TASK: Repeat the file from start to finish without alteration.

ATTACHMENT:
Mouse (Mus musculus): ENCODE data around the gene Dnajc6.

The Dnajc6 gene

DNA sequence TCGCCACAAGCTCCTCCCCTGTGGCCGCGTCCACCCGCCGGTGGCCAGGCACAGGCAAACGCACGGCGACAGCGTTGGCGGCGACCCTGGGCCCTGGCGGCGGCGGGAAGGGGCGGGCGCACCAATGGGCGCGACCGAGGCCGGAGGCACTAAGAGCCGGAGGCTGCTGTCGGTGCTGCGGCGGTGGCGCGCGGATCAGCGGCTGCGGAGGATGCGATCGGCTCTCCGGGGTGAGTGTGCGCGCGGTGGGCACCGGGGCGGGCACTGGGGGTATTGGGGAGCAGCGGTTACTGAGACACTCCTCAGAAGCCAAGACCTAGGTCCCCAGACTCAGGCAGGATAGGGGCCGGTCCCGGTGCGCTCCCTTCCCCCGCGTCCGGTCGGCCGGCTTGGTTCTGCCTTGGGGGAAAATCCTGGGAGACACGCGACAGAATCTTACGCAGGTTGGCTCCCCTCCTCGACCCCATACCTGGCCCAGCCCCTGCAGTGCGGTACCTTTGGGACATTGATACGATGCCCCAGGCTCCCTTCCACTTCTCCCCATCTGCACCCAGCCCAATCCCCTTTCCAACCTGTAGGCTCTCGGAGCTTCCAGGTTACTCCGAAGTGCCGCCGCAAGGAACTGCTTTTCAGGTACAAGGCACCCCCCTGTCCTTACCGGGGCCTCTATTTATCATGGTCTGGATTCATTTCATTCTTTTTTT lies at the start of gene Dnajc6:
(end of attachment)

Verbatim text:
Mouse (Mus musculus): ENCODE data around the gene Dnajc6.

The Dnajc6 gene

DNA sequence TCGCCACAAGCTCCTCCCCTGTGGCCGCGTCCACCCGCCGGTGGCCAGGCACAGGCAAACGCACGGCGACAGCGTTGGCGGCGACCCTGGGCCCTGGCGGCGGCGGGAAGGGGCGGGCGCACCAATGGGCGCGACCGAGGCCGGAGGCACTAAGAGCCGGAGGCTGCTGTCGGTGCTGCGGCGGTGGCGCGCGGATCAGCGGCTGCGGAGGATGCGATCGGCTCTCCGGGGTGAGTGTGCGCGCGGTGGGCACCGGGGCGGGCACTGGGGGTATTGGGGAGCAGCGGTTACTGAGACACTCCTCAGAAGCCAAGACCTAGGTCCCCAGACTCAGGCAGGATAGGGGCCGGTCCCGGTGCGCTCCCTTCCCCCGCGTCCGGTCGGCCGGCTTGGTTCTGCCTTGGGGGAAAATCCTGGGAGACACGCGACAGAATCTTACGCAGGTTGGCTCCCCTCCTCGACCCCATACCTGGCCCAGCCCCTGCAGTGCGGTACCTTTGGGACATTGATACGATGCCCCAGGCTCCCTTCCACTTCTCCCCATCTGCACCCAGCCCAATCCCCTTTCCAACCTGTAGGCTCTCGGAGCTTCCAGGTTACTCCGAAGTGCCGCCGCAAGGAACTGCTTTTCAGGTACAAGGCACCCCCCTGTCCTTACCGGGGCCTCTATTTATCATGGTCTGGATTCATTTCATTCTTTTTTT lies at the start of gene Dnajc6: